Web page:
How often should one receive the Sacrament? The new Catechism of the Church says at least once a year. But this is the bare minimum. We are required to receive the Sacrament when we are aware of serious or mortal sin, before we can receive Holy Communion. The Sacrament prepares us to receive the Lord Jesus worthily. Some examples of mortal sin would be missing Sunday Mass through our own fault, abortion, adultery and other sexual sins, drug and alcohol abuse, serious stealing, or failings against charity or justice. We are required to confess all serious sins that we are aware of because by their nature they separate us from God. We must be honest with God or our sins are not forgiven. How tragic it would be to fail to seek the forgiveness of Confession and die in serious sin!

My heart goes out to those who are unable to receive the Sacraments because they are in a marriage not recognized by the Church. Those in this situation are urged to speak with their Pastor or Deacon about the possibility of validating their marriage through our Marriage Tribunal. Our Tribunal returns hundreds of couples to the sacramental life of the Church each year.

Many priests hear confessions, not only on Saturday afternoons, but also at communal penance services during Lent and Advent when several Priests assist the Pastor since many people come for the Sacrament. A communal celebration of the Sacrament provides a rich opportunity to experience the social nature of sin and forgiveness.

Several years ago there was some experimentation with general absolution, where absolution was given to people without first personally confessing their sins to a Priest. No doubt this was done in good faith, however the Church has made it clear that this is only to be done in emergency circumstances such as war or natural catastrophes.

Some Catholics say they don't go to confession because they have no serious sins to confess. But the Sacrament is for venial or lesser sins as well and we are all guilty of those. Confession is a way to be humble before God and to conquer our pride.

Some of you may have had a bad experience going to confession and don't want to go anymore. Don't let that hold you back! Our Priests have grown in pastoral sensitivity and kindness and want to help you be reconciled with the Lord. The Priests know that they too are sinners.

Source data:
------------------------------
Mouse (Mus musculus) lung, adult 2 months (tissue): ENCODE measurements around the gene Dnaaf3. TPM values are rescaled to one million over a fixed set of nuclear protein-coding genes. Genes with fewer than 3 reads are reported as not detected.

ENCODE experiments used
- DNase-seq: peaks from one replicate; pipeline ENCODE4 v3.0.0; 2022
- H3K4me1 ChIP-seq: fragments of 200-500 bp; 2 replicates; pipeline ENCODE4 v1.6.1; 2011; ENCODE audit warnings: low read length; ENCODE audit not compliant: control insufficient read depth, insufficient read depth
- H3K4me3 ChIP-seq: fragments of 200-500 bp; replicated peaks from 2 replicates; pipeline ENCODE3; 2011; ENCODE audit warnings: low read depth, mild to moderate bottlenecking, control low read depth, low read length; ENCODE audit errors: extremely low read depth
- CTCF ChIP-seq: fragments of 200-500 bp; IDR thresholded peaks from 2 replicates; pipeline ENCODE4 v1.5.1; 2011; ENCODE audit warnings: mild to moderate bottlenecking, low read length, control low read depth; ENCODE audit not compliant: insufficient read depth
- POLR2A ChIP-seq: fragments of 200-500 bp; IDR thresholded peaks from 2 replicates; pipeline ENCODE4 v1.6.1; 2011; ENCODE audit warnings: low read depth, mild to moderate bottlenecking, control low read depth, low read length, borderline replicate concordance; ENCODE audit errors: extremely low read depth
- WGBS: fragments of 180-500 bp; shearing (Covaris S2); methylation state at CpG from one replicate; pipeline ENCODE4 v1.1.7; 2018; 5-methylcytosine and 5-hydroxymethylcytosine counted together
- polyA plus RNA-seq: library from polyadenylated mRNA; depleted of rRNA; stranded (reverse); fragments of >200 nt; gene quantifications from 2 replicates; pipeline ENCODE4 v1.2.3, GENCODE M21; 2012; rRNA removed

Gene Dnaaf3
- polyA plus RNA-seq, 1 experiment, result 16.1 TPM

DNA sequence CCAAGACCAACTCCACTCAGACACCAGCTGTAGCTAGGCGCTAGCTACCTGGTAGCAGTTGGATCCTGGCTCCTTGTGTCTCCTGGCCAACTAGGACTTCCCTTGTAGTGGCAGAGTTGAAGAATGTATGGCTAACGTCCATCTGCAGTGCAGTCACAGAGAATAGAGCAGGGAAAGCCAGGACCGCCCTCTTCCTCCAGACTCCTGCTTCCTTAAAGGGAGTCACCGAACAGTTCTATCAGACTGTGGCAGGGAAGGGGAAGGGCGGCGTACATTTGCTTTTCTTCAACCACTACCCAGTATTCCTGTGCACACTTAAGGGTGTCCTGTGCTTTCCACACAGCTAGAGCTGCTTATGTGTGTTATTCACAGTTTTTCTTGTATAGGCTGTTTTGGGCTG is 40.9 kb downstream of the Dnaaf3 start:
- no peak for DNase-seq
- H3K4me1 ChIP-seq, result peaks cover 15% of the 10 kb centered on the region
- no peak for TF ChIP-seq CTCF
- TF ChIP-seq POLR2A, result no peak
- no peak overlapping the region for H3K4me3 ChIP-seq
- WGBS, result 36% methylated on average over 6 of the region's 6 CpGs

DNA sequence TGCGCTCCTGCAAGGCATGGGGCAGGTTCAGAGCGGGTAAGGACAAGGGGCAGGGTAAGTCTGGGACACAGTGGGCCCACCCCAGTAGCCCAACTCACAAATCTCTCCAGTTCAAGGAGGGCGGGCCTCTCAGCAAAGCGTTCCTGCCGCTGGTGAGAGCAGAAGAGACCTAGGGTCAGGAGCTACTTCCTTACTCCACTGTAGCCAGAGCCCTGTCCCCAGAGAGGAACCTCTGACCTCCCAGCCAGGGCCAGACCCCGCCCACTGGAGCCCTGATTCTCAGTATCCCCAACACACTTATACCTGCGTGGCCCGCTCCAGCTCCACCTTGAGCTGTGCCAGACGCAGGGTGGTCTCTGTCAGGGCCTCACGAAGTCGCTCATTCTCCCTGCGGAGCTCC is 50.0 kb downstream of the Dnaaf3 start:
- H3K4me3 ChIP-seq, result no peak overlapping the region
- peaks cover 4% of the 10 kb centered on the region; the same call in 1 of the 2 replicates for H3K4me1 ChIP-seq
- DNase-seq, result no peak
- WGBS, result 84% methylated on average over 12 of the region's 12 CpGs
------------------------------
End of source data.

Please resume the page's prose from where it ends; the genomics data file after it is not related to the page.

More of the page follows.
Many people weighed down with the guilt of past sin, find great relief in telling the Priest about these failings in Confession. It is psychologically healthy to do so. They know that the Priest may never tell anyone what they said in Confession. The confidentiality of the Sacrament is so important that the Priest could never reveal someone's sins even to save his own life.

The Church insists that people must have a choice in going to Confession, either anonymously behind the screen or face to face with the Priest. These options must be available in all Churches.

It is clear that being a faithful Catholic includes receiving the Sacrament of Reconciliation. Some of you may not have gone for five, ten, or more years. Let this Lent be a time to return to the Sacrament! If you are uncertain about how to go to Confession, just ask the priest to help you. You will come out of the Reconciliation room with a lightness and tranquility you can't imagine. Yes, all of us can tell God we are sorry in our heart. But only the Catholic who has the good sense to confess regularly has the light hearted joy of hearing "someone with skin" say those comforting words, "Your sins are forgiven, go in peace!"

Sincerely yours in the Risen Lord,
Most Rev. Michael J. Sheehan
Archbishop of Santa Fe